The high-resolution symbols 38 may consist of various character sets which may be distinguished at high-density and high-resolution (such as 200 dpi, 300 dpi, 400 dpi, 600 dpi, or the like) and which may be used to convey binary information. Various high-density, high-resolution printing and/or two-dimensional barcoding schemes may be employed in selecting a set of high-resolution symbols 38. For instance, appropriate encoding schemes may include Palo Alto Research Center Incorporated's DataGlyph® technology, Cobblestone Software's PaperDisk™ technology, or other encoding techniques known in the art. In addition, factors such as the desired information density, i.e., bytes per square inch of print and/or the desired vertical and horizontal scan and print resolutions, may be considered in selecting a set of high-resolution symbols 38 or a printing scheme.
In the example of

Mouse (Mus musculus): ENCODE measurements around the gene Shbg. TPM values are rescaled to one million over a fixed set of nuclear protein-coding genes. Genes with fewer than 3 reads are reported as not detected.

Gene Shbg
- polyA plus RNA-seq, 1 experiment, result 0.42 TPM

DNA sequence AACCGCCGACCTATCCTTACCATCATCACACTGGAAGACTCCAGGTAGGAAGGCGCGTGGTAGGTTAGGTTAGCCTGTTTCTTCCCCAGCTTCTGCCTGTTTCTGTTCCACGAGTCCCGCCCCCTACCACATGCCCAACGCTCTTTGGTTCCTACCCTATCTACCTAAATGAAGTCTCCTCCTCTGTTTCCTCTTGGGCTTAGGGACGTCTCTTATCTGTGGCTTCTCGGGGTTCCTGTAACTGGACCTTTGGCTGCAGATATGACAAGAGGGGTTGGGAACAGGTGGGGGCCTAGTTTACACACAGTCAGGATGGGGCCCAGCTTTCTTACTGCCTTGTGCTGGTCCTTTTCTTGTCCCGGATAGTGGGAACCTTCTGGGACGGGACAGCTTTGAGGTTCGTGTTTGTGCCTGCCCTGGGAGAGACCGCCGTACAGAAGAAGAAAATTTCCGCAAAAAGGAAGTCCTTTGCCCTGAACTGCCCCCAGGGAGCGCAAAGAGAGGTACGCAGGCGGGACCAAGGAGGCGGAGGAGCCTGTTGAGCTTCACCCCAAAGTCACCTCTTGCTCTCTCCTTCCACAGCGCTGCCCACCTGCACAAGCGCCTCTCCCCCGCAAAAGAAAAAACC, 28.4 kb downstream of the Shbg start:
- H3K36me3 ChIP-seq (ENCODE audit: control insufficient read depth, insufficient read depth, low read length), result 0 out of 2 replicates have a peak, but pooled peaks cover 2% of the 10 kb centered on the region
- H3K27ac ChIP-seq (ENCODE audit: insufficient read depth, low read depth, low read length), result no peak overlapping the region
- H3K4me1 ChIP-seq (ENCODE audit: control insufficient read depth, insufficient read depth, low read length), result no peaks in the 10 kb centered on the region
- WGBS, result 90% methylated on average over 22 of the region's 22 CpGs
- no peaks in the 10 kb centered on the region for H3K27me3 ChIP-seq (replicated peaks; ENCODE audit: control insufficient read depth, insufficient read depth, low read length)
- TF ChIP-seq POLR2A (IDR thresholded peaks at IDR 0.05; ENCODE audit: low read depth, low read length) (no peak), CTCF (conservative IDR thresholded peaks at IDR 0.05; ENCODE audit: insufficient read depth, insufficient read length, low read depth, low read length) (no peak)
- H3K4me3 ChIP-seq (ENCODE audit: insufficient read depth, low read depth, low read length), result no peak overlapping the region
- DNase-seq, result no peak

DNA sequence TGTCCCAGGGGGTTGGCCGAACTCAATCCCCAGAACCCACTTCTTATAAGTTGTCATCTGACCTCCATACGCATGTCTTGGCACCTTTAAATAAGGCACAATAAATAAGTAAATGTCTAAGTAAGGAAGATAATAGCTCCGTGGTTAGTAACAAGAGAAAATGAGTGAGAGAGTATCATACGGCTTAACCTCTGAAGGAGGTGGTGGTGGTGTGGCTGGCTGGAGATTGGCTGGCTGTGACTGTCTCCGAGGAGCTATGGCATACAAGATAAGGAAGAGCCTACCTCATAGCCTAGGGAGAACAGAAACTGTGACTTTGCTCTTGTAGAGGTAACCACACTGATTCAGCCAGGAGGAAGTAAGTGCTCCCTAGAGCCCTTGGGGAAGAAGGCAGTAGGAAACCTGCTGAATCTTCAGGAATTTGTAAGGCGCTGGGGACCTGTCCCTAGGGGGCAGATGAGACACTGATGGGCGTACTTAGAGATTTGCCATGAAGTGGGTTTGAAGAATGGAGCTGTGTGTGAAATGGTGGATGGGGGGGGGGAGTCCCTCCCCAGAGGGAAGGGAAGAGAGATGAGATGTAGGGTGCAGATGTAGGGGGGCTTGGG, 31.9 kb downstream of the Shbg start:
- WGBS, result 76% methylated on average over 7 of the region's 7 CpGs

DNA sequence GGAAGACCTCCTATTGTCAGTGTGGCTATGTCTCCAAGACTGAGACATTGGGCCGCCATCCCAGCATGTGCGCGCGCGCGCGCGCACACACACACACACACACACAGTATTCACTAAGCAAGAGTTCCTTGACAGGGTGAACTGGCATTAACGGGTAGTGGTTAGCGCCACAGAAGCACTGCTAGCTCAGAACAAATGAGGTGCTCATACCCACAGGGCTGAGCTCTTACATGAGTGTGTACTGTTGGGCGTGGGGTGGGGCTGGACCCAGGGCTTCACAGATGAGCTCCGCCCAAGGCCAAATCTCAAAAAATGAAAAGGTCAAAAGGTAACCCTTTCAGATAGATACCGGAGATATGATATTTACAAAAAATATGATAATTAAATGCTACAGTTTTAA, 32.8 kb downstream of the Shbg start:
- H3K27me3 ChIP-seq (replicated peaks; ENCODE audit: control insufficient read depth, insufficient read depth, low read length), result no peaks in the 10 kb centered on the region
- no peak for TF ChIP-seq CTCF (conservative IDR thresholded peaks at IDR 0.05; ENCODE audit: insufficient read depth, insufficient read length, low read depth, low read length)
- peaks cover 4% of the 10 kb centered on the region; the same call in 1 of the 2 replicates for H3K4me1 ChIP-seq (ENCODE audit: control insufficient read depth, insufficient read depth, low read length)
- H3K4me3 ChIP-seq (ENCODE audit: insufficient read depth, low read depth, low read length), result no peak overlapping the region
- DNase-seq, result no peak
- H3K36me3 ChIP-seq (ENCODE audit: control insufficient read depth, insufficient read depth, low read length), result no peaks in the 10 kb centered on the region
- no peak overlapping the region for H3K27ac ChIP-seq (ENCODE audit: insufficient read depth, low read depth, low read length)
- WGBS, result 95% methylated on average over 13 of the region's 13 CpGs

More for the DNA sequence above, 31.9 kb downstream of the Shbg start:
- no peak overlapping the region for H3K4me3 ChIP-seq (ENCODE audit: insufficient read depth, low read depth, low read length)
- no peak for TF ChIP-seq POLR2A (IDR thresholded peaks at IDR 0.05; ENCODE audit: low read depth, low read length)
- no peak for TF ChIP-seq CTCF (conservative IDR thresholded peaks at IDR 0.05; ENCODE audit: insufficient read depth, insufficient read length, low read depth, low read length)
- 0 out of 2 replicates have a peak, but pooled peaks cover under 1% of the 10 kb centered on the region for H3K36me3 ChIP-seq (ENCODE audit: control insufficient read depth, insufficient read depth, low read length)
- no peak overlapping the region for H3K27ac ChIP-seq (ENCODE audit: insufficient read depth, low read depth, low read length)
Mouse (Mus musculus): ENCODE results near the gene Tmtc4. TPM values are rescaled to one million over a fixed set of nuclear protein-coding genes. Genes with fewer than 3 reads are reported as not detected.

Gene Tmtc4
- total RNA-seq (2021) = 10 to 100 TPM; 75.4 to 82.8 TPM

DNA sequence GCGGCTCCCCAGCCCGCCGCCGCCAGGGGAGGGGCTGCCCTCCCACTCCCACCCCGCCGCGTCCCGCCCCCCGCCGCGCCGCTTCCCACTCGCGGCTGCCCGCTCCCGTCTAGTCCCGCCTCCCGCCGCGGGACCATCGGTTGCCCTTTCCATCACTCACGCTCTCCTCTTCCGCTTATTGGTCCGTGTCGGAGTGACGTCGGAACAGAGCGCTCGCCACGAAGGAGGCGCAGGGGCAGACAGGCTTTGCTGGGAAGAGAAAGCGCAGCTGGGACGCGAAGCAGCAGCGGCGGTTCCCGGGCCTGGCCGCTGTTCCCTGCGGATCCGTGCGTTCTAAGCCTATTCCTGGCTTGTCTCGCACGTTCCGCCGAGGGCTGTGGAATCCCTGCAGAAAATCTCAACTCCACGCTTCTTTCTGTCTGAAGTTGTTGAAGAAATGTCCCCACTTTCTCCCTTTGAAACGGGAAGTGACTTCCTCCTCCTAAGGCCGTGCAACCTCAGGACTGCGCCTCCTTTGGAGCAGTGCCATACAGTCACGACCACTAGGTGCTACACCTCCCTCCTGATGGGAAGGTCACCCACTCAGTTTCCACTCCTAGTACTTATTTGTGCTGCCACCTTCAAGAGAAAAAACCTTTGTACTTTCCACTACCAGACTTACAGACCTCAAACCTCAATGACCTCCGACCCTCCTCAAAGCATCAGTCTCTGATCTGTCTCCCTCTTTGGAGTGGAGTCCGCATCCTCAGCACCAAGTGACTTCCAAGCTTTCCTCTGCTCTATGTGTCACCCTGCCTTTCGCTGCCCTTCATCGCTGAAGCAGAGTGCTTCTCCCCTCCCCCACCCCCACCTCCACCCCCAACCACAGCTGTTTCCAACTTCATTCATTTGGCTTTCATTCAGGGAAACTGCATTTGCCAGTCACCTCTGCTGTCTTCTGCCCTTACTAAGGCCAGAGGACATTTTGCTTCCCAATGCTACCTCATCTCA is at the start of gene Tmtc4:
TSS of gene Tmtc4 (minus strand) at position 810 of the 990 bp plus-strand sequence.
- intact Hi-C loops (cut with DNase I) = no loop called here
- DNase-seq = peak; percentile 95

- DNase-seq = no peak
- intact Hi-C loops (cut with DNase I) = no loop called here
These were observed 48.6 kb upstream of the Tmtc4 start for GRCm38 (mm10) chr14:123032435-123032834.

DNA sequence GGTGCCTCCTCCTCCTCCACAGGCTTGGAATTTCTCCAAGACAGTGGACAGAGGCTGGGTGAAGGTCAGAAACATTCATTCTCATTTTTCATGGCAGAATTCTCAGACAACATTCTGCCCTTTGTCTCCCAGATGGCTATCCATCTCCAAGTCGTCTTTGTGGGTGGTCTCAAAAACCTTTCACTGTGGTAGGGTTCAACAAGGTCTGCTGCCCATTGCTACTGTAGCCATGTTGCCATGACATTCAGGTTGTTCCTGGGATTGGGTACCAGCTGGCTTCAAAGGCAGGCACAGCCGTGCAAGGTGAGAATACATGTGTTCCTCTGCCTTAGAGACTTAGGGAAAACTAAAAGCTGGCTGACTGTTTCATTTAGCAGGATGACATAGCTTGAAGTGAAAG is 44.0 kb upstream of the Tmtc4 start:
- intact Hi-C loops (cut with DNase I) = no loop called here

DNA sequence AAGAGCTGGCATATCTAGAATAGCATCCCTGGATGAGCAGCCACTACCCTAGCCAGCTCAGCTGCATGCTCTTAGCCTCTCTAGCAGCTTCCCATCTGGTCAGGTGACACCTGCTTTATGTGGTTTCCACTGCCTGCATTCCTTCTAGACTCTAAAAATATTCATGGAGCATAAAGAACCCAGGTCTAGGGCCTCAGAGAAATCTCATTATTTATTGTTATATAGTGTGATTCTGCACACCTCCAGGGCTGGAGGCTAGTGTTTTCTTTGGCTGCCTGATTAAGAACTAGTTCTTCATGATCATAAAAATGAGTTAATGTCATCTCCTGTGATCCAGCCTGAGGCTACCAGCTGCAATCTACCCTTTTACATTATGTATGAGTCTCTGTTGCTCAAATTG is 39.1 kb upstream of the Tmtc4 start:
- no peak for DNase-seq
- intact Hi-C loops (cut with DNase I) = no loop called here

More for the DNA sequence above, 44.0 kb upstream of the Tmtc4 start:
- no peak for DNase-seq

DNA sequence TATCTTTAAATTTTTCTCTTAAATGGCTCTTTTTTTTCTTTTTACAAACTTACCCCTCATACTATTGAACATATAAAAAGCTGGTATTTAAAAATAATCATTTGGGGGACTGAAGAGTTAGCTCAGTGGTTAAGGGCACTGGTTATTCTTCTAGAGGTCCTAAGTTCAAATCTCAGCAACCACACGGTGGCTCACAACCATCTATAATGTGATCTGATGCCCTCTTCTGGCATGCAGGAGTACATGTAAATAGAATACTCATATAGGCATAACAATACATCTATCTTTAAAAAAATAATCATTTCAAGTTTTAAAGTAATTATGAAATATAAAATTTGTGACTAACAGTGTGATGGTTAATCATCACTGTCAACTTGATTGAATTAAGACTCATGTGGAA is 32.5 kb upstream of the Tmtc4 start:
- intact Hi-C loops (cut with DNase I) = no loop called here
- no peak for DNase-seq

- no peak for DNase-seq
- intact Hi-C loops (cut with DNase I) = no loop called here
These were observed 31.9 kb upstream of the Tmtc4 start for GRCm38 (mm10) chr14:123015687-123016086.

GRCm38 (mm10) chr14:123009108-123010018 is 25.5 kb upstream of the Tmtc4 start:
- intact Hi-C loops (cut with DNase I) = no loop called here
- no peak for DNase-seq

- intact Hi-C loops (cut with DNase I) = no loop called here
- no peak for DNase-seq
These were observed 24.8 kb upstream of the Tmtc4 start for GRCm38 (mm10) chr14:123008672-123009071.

Furthermore, an increased or reduced amount of ECG data, relative to the ECG waveforms 40 printed on the ECG printout 36, may be encoded via the high-resolution symbols 38. For example, though the printed ECG waveforms 40 may only convey a reduced portion of the total acquired ECG information, such as two to three seconds of information for each lead 14, a larger portion or all of the ECG data may be encoded and printed as high-resolution symbols 38 at high-density. Alternatively, only that ECG data which is present on the printout 36 as a waveform 40 may be encoded on the printout 36 as high-resolution symbols 38. Similarly, less of the ECG data may be encoded than is displayed as waveforms 40. For example, encoding a smaller subset of the ECG data may be desirable when the encoded data is desired primarily as a reference or when ECG data indicative of problems or irregularities is of primary interest.